Tennessee Bill Would Ban Fraternities and Sororities
The bill would prohibit fraternities and sororities from being “recognized by, associated with, or operating on the campus of, any state institution of higher education.”
Rep. John DeBerry Jr., a Democrat representing Memphis, introduced a bill in the state house this week to ban fraternities and sororities from state colleges and universities. The move comes in the wake of a year of hazing incidents that have been directly linked to the deaths of several undergraduates across the country, including LSU and Penn State.
“The continuation of assaults and hazing incidents and just bad behavior — not just in Tennessee, but all over the country — at some point in time, you have to force the argument and force the discussion,” DeBerry told Time.
Many universities across the nation have moved to suspend or restrict fraternities, while some schools have banned Greek Life organizations from serving alcohol at official events.
Incidents at Texas State, Florida State and others have led those schools to take action at against fraternity chapters. Earlier this week, a sorority at George Washington University was forced to terminate the memberships of three students after they were found to be responsible for a racist Snapchat post.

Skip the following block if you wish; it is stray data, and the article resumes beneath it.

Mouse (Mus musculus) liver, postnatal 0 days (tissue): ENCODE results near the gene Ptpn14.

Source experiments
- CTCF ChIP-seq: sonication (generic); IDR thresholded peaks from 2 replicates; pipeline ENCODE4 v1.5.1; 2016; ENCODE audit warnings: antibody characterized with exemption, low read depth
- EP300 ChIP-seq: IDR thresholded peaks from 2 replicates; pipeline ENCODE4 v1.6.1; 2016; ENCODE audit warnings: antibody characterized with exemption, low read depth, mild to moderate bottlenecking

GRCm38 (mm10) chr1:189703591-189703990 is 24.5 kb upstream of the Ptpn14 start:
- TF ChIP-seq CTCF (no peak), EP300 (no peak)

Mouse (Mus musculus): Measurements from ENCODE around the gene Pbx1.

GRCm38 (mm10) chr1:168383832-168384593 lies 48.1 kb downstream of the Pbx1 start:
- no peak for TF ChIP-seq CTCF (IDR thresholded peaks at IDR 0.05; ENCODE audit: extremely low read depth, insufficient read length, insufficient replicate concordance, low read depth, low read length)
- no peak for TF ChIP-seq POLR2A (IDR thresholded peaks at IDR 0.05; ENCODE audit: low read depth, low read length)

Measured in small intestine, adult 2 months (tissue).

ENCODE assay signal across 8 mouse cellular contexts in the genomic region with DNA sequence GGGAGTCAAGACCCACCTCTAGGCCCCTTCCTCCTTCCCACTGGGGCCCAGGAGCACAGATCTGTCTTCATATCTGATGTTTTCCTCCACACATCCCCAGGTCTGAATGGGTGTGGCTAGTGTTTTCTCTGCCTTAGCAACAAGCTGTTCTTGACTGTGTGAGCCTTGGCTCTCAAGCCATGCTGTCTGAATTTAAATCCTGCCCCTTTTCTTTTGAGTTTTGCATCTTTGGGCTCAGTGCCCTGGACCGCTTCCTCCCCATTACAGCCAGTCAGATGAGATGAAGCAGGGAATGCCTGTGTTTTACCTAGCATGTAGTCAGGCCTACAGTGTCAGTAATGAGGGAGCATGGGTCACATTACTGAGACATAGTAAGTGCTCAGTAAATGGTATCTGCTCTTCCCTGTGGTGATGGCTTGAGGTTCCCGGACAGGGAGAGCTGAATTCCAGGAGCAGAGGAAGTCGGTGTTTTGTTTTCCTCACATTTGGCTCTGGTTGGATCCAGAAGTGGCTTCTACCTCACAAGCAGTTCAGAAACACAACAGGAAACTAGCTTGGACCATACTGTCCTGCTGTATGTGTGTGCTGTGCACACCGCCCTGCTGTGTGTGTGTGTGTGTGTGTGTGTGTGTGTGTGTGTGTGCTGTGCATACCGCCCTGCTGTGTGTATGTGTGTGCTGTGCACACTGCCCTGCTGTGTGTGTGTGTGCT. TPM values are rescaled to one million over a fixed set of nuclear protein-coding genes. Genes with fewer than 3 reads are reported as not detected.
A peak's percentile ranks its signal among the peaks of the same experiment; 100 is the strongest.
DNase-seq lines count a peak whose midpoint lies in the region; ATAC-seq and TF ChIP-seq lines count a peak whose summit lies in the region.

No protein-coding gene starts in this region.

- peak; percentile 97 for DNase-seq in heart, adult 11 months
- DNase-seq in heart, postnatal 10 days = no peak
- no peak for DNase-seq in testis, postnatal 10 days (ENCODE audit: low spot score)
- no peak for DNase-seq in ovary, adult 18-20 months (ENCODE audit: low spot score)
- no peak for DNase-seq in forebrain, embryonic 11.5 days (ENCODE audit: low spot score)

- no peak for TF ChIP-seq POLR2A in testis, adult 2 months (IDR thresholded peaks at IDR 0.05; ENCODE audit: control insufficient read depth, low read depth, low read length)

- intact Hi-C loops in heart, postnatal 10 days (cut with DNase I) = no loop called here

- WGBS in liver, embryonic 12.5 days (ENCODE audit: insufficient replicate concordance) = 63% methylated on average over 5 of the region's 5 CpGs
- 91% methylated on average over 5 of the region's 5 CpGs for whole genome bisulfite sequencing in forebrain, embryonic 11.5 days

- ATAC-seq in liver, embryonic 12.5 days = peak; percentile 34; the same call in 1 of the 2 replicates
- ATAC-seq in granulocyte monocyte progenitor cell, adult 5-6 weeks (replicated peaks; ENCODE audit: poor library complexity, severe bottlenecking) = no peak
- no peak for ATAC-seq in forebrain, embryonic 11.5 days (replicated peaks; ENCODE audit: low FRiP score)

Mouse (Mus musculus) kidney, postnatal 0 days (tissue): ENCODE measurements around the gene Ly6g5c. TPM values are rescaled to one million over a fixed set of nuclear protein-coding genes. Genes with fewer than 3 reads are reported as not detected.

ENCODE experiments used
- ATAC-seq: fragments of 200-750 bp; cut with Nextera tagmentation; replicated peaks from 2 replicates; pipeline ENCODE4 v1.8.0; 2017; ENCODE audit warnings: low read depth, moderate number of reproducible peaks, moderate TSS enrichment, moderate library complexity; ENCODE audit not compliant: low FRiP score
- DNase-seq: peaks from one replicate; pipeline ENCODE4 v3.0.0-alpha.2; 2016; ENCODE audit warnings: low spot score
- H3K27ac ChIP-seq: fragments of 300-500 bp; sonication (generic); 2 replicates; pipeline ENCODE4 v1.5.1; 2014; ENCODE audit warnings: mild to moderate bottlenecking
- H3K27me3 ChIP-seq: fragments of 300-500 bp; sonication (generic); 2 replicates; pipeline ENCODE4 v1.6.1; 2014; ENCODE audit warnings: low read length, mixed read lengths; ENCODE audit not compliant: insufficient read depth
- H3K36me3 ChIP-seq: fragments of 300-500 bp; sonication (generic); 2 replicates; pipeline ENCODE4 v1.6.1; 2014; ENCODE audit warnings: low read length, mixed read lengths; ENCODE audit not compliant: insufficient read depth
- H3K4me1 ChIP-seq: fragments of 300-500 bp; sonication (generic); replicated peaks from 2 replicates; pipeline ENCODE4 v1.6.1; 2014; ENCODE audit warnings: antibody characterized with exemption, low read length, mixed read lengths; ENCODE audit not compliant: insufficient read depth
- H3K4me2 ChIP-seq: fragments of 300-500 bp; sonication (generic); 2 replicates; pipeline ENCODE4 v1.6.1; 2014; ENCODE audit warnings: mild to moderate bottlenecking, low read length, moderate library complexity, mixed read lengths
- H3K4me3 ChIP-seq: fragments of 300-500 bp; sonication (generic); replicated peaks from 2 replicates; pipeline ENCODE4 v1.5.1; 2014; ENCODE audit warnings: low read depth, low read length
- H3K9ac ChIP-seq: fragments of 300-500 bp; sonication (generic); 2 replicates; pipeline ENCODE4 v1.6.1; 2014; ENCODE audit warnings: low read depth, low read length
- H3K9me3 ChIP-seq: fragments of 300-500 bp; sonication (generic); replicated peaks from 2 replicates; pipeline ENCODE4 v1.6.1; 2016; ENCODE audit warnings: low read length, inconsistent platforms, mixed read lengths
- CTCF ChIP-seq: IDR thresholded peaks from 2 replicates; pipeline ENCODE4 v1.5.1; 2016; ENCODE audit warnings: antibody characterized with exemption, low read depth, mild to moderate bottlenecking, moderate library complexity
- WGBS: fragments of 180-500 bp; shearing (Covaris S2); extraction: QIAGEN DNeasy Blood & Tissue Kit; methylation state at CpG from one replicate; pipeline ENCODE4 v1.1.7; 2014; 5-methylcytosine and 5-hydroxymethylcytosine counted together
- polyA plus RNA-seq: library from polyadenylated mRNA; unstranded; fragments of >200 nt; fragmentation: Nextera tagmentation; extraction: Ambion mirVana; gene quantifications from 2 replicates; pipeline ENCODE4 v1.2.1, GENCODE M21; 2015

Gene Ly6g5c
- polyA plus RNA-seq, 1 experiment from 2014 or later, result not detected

That followed a racist social media rant from a University of Alabama sorority member, who was expelled from the school shortly after the MLK Day outburst.
DeBerry’s proposed law would ban fraternities and sororities from being “recognized by, associated with, or operating on the campus of, any state institution of higher education.”
The legislation likely faces significant opposition from Greek Life organizations, six of whom released a statement regarding the bill late this week.
“While colleges and universities are facing critical challenges, fraternities and sororities are actively partnering with campuses to implement measures to enhance health and safety, and we invite true collaboration and dialogue with public officials as we focus on solutions,” the six groups said in the statement. “Together, as interfraternal organizations, we call on Rep. DeBerry to withdraw his bill, which if implemented, would have a chilling effect on a student’s basic constitutional rights of freedom of expression and association.”
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